Mind & Meaning

Failure Is The First Step To Success

WHY DO WE HAVE A FEAR OF FAILURE?

Are you afraid of failing?

  • Does failure make you worry about what others will think of you?
  • Does failure make you anxious about disappointing people whose opinion matters to you?
  • Do you think you will be laughed at and humiliated should you fail at something?
  • Do you get sudden symptoms such as headaches, difficulty breathing, unusually fast heart rate, hot or cold flashes, stomach aches, or sweating every time you think of taking up a new task that could lead to failure?

Most of us will stumble and fall in life. We will face rejections, criticisms, disapproving looks and setbacks, and this will happen when we decide to take on new challenges and goals. Many people who experience fear of failure are reluctant to take this bold step forward because they are worried and anxious of the anticipated negative consequences, all of which are imagined in their head.

Imagine if Thomas Edison had given up on his dream to invent the electric light bulb after failing 10,000 times, or Sir James Dyson had given up his dream of inventing the Dual Cyclone Bagless vacuum after 5,127 failed prototypes. What if Richard Branson had listened to all those people who told him he would not achieve anything without a high school diploma? Many people often miss out on excellent opportunities because they fear the negative consequences associated with the anticipated failure. Their negative self-talk is often along the lines of “What if this doesn’t work out?” or “Who am I kidding? This is going to be a disaster” or even “I will always be a failure. Nothing will change.”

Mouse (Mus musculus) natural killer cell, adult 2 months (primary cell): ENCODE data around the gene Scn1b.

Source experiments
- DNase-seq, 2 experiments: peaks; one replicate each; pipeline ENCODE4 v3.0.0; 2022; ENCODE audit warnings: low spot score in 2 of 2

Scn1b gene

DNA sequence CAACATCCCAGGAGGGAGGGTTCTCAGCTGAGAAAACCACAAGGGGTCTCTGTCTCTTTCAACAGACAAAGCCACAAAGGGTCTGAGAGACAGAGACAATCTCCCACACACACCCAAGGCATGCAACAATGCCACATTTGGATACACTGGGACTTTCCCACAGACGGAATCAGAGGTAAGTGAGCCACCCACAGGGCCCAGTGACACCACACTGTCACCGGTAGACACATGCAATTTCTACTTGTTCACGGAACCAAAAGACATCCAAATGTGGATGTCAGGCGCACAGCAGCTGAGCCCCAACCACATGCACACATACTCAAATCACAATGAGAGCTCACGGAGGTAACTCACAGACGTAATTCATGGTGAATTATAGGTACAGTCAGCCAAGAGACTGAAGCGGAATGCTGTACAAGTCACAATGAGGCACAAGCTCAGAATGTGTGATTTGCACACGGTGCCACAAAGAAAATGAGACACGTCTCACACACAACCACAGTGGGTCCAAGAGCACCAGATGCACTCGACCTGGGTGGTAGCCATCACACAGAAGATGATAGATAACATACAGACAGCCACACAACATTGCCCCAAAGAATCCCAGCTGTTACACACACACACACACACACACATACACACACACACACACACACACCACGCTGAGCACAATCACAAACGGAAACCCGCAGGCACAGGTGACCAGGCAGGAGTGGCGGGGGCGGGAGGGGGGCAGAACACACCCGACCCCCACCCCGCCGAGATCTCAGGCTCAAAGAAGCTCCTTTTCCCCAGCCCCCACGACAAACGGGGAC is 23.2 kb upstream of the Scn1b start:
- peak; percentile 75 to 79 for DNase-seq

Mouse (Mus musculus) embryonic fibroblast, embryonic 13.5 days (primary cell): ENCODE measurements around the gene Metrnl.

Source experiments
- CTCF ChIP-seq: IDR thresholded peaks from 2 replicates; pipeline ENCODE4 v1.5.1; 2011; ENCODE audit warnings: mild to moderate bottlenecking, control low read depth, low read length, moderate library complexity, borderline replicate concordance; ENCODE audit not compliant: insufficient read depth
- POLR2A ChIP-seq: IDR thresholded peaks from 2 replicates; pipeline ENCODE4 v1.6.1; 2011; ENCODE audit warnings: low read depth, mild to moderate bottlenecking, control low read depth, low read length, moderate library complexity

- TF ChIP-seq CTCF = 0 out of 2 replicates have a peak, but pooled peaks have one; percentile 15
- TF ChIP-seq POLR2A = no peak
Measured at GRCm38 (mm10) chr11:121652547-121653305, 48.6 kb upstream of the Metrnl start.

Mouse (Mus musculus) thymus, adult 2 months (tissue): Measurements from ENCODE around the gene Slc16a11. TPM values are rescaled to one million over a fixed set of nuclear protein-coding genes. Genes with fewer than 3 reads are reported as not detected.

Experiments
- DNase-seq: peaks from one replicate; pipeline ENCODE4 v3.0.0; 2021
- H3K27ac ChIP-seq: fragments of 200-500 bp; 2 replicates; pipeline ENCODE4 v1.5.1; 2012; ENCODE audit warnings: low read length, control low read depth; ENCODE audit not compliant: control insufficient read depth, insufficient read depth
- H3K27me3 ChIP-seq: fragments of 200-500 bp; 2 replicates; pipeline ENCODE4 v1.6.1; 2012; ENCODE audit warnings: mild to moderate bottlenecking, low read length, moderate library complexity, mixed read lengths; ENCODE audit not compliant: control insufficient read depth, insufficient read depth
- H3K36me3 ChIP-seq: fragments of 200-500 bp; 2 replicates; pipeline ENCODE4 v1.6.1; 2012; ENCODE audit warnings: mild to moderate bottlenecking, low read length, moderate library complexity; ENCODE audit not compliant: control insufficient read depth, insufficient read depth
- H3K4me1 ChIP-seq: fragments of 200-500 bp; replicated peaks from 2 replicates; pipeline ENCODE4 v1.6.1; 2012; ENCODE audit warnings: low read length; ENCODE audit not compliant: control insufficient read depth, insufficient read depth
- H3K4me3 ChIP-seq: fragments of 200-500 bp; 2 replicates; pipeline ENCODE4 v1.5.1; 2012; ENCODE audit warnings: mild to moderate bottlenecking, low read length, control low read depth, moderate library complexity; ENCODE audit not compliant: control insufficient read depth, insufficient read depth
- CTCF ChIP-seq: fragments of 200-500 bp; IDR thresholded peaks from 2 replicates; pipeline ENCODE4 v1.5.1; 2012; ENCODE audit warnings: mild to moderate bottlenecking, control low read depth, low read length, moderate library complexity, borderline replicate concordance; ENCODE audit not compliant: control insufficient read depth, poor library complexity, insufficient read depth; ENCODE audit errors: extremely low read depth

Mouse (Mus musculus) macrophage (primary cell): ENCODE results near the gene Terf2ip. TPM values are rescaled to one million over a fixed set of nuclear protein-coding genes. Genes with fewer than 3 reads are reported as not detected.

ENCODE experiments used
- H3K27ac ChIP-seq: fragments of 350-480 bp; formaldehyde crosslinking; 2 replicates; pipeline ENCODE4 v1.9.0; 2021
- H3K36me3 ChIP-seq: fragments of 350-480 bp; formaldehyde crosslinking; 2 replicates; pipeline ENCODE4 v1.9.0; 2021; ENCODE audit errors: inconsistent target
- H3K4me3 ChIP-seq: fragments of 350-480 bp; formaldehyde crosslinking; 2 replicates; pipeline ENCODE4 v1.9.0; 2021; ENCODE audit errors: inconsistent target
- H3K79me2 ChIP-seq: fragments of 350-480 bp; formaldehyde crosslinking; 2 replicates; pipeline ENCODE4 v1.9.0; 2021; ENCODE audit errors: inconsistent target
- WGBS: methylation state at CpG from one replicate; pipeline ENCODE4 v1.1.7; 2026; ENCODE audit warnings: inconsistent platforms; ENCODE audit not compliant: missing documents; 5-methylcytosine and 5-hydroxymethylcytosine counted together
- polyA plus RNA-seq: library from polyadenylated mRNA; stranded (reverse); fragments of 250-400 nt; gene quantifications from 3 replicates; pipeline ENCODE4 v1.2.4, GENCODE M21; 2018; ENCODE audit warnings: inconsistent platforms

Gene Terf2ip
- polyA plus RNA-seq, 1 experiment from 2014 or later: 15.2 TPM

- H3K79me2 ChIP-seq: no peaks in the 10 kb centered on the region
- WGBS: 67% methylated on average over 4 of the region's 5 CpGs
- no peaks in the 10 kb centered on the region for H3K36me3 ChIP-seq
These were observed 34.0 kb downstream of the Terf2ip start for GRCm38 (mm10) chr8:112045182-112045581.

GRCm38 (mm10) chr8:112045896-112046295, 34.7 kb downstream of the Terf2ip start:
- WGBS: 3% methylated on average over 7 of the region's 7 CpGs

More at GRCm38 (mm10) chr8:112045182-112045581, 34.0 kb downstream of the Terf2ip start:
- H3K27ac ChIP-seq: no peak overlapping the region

So why do you have a fear of failure? You certainly weren’t born that way. Going back to the time you started to learn to walk, you may have stumbled and fallen many times, and I bet you never had these thoughts:

This is way too difficult

I am certainly not taking another step

What if I bruise and hurt myself?

I can’t see myself doing this for the rest of my life

You stumbled, fell, got up again and stumbled again. But you kept on trying until you were not only walking, but you were running and jumping around. Something happened from the time you were a toddler to the time you became an adult for you to become so fearful of failure. At a very early age, we were often conditioned to believe that good behaviour was rewarded, and bad behaviour punished. When you engaged in behaviours acceptable by others, you were praised, and if you did something that was unacceptable, you were disciplined.

It was also at this time you were influenced to believe that success and failure were at two opposite ends. You either succeeded at something or you failed. Failure was never seen as the first step to learning and success, so when you got an F on your test, your father got mad at you, your mother stopped baking your favourite cookies and your teacher sent you to detention. At this age, you came to understand that failure was associated with negative consequences, and in order to avoid these negative consequences, you attempted to do only things in your comfort zone.

 

But what if those who raised us told us that failure simply meant that:

  • You were determined to give it a go
  • You learned something along the way
  • You realise what works and does not work
  • You need to make a new decision
  • You have the chance to try something new

If our minds had been shaped to think of failure as the first step towards success, then very few people would be afraid of failure.

So anytime you have fearful thoughts of failing, use the traffic rule ste to manage your thoughts and actions.

 Red Light  This means tell yourself STOP. Stop thinking negatively. Stop having these fearful thoughts.

Orange light: Say a powerful positive statement to yourself.

I can beat this

I know I can overcome this

I am strong and I can do this

I want to go for this challenge

 Green light: GO for the challenge with all the strength and courage you can muster in youself.

 
This article was researched and compiled by Dr. Sonia Shah

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